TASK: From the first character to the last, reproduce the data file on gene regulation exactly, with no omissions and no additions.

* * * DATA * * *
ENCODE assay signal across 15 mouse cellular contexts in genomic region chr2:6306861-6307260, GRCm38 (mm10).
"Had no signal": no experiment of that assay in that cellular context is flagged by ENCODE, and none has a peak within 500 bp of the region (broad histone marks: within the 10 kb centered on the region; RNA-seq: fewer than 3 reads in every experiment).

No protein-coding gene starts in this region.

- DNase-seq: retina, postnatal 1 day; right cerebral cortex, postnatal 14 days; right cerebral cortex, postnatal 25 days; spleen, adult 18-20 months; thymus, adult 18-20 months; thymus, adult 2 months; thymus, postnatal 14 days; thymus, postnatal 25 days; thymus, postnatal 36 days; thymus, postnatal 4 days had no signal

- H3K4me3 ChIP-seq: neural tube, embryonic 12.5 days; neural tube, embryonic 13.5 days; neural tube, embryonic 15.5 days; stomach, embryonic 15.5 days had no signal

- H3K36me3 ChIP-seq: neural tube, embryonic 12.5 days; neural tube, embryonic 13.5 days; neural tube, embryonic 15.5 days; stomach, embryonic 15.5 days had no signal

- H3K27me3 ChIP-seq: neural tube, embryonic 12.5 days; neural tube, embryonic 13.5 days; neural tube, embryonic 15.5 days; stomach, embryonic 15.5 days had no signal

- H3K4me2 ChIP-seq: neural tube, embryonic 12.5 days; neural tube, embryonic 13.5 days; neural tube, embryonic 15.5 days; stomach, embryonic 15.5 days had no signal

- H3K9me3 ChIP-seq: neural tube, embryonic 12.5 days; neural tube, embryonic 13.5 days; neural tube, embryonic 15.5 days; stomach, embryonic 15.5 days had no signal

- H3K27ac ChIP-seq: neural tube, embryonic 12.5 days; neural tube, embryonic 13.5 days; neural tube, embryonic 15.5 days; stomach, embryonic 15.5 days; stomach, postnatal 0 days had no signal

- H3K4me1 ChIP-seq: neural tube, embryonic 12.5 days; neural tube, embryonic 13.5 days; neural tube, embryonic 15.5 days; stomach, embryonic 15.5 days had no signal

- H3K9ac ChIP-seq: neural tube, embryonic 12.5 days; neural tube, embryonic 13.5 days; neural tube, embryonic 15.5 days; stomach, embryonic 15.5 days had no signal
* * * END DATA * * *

ENCODE assay signal across 15 mouse cellular contexts in genomic region chr2:6306861-6307260, GRCm38 (mm10).
"Had no signal": no experiment of that assay in that cellular context is flagged by ENCODE, and none has a peak within 500 bp of the region (broad histone marks: within the 10 kb centered on the region; RNA-seq: fewer than 3 reads in every experiment).

No protein-coding gene starts in this region.

- DNase-seq: retina, postnatal 1 day; right cerebral cortex, postnatal 14 days; right cerebral cortex, postnatal 25 days; spleen, adult 18-20 months; thymus, adult 18-20 months; thymus, adult 2 months; thymus, postnatal 14 days; thymus, postnatal 25 days; thymus, postnatal 36 days; thymus, postnatal 4 days had no signal

- H3K4me3 ChIP-seq: neural tube, embryonic 12.5 days; neural tube, embryonic 13.5 days; neural tube, embryonic 15.5 days; stomach, embryonic 15.5 days had no signal

- H3K36me3 ChIP-seq: neural tube, embryonic 12.5 days; neural tube, embryonic 13.5 days; neural tube, embryonic 15.5 days; stomach, embryonic 15.5 days had no signal

- H3K27me3 ChIP-seq: neural tube, embryonic 12.5 days; neural tube, embryonic 13.5 days; neural tube, embryonic 15.5 days; stomach, embryonic 15.5 days had no signal

- H3K4me2 ChIP-seq: neural tube, embryonic 12.5 days; neural tube, embryonic 13.5 days; neural tube, embryonic 15.5 days; stomach, embryonic 15.5 days had no signal

- H3K9me3 ChIP-seq: neural tube, embryonic 12.5 days; neural tube, embryonic 13.5 days; neural tube, embryonic 15.5 days; stomach, embryonic 15.5 days had no signal

- H3K27ac ChIP-seq: neural tube, embryonic 12.5 days; neural tube, embryonic 13.5 days; neural tube, embryonic 15.5 days; stomach, embryonic 15.5 days; stomach, postnatal 0 days had no signal

- H3K4me1 ChIP-seq: neural tube, embryonic 12.5 days; neural tube, embryonic 13.5 days; neural tube, embryonic 15.5 days; stomach, embryonic 15.5 days had no signal

- H3K9ac ChIP-seq: neural tube, embryonic 12.5 days; neural tube, embryonic 13.5 days; neural tube, embryonic 15.5 days; stomach, embryonic 15.5 days had no signal